With reference to the letter Why I Felt Like A Schoolboy (June), about experienced divers being given a degree of freedom by dive centres, last year a small group of us travelled to Sharm el Sheikh for the first time.
We were land-based with Ocean College. Our group included four club instructors, and after a check dive we were given useful information, points of interest and possible routes to take on our dive. Then we were left to our own devices. We planned our dives, informed the guide of our intentions and then stuck to those intentions.
During our stay we heard of many who had disregarded all that they were taught. Why? Too much sun, excellent viz, I don't know!
I do know that with so many dive centres to choose from and the lure of the almighty dollar, sometimes corners are cut, but my friends and I found that if we played by the rules, Ocean College would do everything it could to make our stay all that it should be.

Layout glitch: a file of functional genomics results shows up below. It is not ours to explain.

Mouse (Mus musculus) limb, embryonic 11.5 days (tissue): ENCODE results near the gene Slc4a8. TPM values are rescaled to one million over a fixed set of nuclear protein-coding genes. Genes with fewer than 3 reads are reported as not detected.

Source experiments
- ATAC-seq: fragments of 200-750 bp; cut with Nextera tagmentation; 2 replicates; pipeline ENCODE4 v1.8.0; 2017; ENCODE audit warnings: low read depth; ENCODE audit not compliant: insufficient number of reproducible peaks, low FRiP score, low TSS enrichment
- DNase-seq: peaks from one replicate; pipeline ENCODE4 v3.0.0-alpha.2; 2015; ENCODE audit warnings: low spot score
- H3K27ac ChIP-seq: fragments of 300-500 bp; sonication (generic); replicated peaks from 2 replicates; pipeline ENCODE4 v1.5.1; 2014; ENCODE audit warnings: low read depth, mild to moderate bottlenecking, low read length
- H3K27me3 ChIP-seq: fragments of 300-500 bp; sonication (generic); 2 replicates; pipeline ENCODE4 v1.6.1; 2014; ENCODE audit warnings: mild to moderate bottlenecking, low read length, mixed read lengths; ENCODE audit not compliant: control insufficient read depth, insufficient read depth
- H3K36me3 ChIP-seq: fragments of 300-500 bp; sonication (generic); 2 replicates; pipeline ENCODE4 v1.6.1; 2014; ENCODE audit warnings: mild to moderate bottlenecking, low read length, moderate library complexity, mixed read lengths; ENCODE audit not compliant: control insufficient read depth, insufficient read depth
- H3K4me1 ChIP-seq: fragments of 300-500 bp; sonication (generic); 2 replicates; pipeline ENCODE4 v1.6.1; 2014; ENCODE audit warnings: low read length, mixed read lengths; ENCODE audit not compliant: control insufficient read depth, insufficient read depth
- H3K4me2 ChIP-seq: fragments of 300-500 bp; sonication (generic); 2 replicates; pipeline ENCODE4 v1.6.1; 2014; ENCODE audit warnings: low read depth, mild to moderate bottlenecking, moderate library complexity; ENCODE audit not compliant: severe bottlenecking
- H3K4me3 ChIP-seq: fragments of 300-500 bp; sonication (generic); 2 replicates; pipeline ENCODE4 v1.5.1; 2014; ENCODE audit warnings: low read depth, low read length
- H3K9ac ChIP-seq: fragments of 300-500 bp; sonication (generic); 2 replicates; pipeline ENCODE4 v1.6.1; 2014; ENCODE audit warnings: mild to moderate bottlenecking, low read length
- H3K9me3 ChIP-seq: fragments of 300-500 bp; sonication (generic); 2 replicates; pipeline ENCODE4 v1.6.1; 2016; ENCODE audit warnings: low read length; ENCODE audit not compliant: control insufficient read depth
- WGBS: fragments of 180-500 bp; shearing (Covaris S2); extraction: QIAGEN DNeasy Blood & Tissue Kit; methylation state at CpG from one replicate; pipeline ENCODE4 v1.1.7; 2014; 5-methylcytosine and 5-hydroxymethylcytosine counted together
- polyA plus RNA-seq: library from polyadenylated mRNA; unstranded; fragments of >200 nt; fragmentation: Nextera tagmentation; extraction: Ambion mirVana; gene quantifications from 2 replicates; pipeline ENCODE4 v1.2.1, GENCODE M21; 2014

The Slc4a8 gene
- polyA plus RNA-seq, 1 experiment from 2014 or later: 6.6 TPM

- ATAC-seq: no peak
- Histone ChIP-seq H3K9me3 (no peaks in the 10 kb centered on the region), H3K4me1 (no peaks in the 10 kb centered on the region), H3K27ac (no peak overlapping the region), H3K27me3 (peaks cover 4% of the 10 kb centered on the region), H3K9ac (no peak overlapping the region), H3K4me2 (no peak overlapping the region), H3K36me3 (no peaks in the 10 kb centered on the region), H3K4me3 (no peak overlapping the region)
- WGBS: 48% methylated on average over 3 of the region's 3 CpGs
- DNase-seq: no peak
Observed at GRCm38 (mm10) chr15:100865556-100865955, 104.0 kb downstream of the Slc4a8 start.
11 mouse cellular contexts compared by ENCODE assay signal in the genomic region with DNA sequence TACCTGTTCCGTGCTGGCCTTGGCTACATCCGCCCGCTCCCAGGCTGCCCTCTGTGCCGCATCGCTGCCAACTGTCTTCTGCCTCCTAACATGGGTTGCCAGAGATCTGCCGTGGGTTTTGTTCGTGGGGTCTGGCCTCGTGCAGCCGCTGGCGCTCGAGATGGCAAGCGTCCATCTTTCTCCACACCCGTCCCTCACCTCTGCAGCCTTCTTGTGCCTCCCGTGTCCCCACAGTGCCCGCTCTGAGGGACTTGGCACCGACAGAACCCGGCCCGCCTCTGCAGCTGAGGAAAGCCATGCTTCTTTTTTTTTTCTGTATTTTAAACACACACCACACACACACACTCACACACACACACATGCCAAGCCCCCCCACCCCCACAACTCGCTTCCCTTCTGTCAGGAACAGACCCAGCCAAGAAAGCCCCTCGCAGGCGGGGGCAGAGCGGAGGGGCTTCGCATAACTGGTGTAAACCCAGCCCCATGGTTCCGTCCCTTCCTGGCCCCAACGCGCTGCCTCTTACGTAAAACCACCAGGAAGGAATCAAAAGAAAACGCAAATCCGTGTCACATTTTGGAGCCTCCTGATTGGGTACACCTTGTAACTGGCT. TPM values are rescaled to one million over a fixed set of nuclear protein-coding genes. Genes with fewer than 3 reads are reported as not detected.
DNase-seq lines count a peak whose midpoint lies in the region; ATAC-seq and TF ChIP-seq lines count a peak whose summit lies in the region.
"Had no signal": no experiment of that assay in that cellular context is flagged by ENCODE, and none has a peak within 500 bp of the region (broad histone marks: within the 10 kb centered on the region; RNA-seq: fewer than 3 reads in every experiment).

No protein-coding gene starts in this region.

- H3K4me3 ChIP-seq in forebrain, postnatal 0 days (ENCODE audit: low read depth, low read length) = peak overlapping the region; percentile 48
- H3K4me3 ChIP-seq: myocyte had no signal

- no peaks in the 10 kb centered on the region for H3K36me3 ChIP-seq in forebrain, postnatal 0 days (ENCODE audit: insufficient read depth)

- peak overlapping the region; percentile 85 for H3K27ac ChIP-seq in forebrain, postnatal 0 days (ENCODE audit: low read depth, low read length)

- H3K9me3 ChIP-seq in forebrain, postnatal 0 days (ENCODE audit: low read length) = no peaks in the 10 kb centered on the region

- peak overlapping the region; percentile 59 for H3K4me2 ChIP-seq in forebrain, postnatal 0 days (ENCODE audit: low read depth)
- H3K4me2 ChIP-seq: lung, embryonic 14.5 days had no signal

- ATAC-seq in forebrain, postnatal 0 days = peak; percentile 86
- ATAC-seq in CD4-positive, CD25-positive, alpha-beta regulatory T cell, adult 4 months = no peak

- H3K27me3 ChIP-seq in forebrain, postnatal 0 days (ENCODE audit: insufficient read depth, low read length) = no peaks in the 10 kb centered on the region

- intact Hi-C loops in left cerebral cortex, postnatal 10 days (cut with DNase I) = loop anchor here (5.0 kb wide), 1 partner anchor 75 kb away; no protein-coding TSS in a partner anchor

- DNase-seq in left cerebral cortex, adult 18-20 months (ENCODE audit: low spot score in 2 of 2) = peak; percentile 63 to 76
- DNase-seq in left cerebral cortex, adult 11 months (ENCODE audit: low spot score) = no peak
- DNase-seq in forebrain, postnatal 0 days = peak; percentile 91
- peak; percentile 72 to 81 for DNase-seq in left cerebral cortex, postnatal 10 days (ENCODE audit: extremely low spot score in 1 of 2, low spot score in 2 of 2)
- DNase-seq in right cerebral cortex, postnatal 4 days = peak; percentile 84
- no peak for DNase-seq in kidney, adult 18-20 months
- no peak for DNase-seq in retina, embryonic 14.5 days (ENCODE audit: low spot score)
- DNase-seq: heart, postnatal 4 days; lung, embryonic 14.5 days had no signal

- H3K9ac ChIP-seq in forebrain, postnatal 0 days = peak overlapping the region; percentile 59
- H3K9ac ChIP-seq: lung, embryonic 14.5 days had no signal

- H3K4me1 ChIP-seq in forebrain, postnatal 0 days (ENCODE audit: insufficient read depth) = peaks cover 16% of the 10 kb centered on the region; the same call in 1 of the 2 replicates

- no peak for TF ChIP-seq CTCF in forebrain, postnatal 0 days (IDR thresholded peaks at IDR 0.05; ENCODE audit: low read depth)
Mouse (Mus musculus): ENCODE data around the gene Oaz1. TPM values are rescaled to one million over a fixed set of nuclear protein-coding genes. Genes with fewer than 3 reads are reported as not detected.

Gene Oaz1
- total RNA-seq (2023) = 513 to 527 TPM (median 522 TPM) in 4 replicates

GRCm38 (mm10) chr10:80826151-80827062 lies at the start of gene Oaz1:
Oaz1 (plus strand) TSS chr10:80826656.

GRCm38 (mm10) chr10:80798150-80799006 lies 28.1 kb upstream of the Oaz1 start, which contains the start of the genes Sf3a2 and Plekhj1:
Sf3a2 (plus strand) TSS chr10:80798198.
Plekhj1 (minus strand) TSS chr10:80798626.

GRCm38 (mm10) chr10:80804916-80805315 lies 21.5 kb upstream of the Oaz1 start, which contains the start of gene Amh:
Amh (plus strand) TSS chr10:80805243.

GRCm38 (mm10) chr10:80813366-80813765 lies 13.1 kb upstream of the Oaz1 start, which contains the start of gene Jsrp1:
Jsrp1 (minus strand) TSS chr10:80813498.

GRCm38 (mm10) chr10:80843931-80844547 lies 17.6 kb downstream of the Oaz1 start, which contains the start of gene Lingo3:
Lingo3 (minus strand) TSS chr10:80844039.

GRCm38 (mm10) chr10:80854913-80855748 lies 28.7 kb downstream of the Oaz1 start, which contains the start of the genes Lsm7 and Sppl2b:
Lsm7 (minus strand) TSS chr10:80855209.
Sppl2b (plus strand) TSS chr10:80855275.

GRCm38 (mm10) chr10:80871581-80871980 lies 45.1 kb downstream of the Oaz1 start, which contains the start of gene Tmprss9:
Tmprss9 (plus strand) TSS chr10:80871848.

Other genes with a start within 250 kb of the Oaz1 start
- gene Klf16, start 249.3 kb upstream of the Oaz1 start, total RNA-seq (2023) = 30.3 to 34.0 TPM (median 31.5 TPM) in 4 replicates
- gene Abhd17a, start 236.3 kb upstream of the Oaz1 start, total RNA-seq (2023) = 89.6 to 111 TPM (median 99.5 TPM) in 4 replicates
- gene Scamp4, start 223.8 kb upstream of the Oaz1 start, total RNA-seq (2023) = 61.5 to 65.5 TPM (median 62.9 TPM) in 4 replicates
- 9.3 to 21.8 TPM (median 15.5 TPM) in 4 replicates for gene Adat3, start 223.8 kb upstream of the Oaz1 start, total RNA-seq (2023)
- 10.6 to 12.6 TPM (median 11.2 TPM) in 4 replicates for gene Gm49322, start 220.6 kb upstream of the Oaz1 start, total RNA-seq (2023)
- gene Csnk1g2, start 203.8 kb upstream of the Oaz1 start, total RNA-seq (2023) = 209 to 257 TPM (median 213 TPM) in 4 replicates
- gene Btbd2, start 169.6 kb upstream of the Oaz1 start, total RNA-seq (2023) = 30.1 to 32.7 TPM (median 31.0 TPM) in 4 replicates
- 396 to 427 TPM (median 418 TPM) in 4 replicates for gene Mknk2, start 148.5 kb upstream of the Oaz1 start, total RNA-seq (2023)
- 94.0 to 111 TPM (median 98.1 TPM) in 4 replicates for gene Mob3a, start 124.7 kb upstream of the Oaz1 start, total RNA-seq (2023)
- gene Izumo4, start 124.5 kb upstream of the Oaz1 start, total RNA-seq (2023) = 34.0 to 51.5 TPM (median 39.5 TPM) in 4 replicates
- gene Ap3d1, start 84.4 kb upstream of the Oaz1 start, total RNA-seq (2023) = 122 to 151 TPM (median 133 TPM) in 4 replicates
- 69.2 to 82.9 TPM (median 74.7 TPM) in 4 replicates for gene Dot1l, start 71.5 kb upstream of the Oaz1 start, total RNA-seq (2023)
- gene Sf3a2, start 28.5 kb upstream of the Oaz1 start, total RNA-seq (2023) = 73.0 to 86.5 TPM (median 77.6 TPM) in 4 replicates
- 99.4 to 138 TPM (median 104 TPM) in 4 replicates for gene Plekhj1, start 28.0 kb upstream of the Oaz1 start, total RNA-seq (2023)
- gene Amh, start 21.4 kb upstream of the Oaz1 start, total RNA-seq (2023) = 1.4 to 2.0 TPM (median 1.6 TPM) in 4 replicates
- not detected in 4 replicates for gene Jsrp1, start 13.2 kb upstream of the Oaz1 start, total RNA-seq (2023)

Andy Bradshaw, Billingham, Cleveland
Scubapro in free-flow
In reply to the letter from Mick Robertson of Scubapro (Taking Issue with Regulator Test, April), I would like to relay my recent experience with a Scubapro MK20/R380 regulator. I was at Stoney Cove on 18 May completing my PADI Advanced course with several other divers from my club.
The first dive was my compulsory deep dive to 30m, and all went well until I hit the 30m mark. I could feel the regulator starting to force air through the valve, and before I could do anything it went into full free-flow. The result? An aborted dive which could easily have turned into something more serious.
Mr Robertson's clever use of language ensures that what he says cannot be argued with. He points out that comments made in an earlier Diver were "technically incorrect", especially John Bantin's point that the S550 is "unsuitable for use in Stoney Cove in the winter". He goes on to mention that the regulators are "fully certified for coldwater usage surpassing the European standard EN250 300 bar coldwater rating".